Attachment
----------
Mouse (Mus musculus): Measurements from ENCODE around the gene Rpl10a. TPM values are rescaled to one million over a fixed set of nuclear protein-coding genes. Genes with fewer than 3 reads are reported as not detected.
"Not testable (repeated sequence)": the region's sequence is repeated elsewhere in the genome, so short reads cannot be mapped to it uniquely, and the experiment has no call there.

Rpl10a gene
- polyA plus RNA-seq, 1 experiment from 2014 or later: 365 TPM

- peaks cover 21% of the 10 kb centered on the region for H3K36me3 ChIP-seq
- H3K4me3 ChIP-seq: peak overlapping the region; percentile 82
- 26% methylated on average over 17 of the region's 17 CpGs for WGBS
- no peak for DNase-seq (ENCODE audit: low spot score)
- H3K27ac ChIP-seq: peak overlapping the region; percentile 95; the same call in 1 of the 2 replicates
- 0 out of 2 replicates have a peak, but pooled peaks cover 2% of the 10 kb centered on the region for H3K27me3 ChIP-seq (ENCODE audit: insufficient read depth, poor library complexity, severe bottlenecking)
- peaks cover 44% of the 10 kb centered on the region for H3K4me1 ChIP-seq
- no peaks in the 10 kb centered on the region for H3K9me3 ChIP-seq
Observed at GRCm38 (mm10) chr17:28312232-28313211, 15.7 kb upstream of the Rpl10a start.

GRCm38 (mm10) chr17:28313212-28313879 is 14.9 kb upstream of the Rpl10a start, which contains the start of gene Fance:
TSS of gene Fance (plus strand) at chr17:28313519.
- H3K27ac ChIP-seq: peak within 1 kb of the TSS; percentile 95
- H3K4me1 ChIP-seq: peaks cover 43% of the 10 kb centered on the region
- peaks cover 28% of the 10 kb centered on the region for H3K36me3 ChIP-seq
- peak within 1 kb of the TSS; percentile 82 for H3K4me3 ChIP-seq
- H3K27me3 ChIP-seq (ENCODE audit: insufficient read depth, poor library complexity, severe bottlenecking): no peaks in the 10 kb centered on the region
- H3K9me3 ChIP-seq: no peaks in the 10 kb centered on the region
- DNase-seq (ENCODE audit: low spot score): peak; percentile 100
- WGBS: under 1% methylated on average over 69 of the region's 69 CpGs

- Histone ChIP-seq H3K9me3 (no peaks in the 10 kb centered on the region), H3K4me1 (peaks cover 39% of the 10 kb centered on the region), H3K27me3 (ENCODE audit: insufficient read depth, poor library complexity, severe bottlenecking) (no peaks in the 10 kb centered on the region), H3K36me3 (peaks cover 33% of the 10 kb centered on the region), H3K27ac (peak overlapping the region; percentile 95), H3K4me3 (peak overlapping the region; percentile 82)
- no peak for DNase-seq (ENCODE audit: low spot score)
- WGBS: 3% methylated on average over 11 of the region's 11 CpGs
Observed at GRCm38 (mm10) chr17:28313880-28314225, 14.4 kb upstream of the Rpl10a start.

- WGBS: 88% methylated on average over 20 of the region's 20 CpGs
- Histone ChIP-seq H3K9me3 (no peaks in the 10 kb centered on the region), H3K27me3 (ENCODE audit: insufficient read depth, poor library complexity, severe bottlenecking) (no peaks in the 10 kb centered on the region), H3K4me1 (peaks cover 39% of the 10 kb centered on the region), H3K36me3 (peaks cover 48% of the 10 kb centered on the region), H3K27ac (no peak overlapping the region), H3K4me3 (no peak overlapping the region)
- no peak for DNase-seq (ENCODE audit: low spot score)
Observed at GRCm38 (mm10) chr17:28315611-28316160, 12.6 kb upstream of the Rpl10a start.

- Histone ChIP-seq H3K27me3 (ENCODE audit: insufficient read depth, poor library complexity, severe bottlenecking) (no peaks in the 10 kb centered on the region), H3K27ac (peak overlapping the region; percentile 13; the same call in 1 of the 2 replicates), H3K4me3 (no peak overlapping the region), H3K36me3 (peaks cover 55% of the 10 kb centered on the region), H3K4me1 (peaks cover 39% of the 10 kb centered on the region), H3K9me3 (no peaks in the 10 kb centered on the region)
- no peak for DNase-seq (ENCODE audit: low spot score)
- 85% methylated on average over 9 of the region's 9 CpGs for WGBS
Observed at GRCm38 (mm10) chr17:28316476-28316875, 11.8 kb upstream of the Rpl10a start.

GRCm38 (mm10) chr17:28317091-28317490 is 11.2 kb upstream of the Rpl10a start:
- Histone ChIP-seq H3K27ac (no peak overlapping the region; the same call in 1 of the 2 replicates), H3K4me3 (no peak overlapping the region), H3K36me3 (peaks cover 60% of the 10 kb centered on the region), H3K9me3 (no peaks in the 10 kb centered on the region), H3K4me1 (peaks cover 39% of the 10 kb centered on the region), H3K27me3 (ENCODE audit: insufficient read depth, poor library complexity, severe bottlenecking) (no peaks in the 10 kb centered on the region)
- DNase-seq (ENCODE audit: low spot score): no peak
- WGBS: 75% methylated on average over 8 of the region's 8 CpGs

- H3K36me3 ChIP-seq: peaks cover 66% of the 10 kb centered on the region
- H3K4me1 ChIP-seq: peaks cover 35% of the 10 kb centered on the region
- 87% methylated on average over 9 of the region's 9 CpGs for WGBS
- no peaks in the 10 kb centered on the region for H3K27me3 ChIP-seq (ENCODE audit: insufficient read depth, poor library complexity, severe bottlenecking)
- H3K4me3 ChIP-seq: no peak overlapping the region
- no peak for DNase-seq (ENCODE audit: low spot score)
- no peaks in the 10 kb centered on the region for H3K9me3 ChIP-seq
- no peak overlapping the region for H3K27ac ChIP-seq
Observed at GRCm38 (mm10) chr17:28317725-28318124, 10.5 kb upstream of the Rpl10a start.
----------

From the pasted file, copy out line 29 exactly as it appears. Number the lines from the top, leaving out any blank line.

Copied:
- Histone ChIP-seq H3K9me3 (no peaks in the 10 kb centered on the region), H3K27me3 (ENCODE audit: insufficient read depth, poor library complexity, severe bottlenecking) (no peaks in the 10 kb centered on the region), H3K4me1 (peaks cover 39% of the 10 kb centered on the region), H3K36me3 (peaks cover 48% of the 10 kb centered on the region), H3K27ac (no peak overlapping the region), H3K4me3 (no peak overlapping the region)